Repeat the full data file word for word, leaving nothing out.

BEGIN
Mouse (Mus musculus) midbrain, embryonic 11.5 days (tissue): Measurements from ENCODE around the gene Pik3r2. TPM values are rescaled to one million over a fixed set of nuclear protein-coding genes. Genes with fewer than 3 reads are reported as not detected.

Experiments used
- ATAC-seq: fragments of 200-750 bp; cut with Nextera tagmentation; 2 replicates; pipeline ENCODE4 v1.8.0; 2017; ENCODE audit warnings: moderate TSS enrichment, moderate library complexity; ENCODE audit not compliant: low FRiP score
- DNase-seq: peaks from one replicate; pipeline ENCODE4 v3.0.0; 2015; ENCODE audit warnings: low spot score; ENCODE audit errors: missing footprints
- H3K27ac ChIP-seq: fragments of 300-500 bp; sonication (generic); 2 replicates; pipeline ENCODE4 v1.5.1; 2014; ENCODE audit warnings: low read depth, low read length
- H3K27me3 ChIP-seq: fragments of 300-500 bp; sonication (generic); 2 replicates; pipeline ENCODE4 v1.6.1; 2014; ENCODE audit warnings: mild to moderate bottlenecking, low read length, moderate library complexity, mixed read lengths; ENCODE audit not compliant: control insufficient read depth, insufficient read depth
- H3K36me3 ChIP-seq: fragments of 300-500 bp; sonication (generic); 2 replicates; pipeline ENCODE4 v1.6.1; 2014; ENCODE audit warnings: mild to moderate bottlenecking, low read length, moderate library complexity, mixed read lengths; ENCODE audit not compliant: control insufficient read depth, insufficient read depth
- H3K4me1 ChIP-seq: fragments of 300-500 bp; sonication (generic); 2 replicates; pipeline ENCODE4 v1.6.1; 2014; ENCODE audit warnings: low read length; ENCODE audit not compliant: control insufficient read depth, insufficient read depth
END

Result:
Mouse (Mus musculus) midbrain, embryonic 11.5 days (tissue): Measurements from ENCODE around the gene Pik3r2. TPM values are rescaled to one million over a fixed set of nuclear protein-coding genes. Genes with fewer than 3 reads are reported as not detected.

Experiments used
- ATAC-seq: fragments of 200-750 bp; cut with Nextera tagmentation; 2 replicates; pipeline ENCODE4 v1.8.0; 2017; ENCODE audit warnings: moderate TSS enrichment, moderate library complexity; ENCODE audit not compliant: low FRiP score
- DNase-seq: peaks from one replicate; pipeline ENCODE4 v3.0.0; 2015; ENCODE audit warnings: low spot score; ENCODE audit errors: missing footprints
- H3K27ac ChIP-seq: fragments of 300-500 bp; sonication (generic); 2 replicates; pipeline ENCODE4 v1.5.1; 2014; ENCODE audit warnings: low read depth, low read length
- H3K27me3 ChIP-seq: fragments of 300-500 bp; sonication (generic); 2 replicates; pipeline ENCODE4 v1.6.1; 2014; ENCODE audit warnings: mild to moderate bottlenecking, low read length, moderate library complexity, mixed read lengths; ENCODE audit not compliant: control insufficient read depth, insufficient read depth
- H3K36me3 ChIP-seq: fragments of 300-500 bp; sonication (generic); 2 replicates; pipeline ENCODE4 v1.6.1; 2014; ENCODE audit warnings: mild to moderate bottlenecking, low read length, moderate library complexity, mixed read lengths; ENCODE audit not compliant: control insufficient read depth, insufficient read depth
- H3K4me1 ChIP-seq: fragments of 300-500 bp; sonication (generic); 2 replicates; pipeline ENCODE4 v1.6.1; 2014; ENCODE audit warnings: low read length; ENCODE audit not compliant: control insufficient read depth, insufficient read depth